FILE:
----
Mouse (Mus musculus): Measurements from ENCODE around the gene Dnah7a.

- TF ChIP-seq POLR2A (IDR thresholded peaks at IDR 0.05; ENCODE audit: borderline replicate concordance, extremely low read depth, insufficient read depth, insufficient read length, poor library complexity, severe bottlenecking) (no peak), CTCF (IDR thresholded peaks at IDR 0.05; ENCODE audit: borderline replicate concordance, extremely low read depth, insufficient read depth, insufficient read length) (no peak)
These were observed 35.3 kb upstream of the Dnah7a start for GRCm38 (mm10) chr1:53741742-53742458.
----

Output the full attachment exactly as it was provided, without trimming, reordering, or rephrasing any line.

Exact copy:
Mouse (Mus musculus): Measurements from ENCODE around the gene Dnah7a.

- TF ChIP-seq POLR2A (IDR thresholded peaks at IDR 0.05; ENCODE audit: borderline replicate concordance, extremely low read depth, insufficient read depth, insufficient read length, poor library complexity, severe bottlenecking) (no peak), CTCF (IDR thresholded peaks at IDR 0.05; ENCODE audit: borderline replicate concordance, extremely low read depth, insufficient read depth, insufficient read length) (no peak)
These were observed 35.3 kb upstream of the Dnah7a start for GRCm38 (mm10) chr1:53741742-53742458.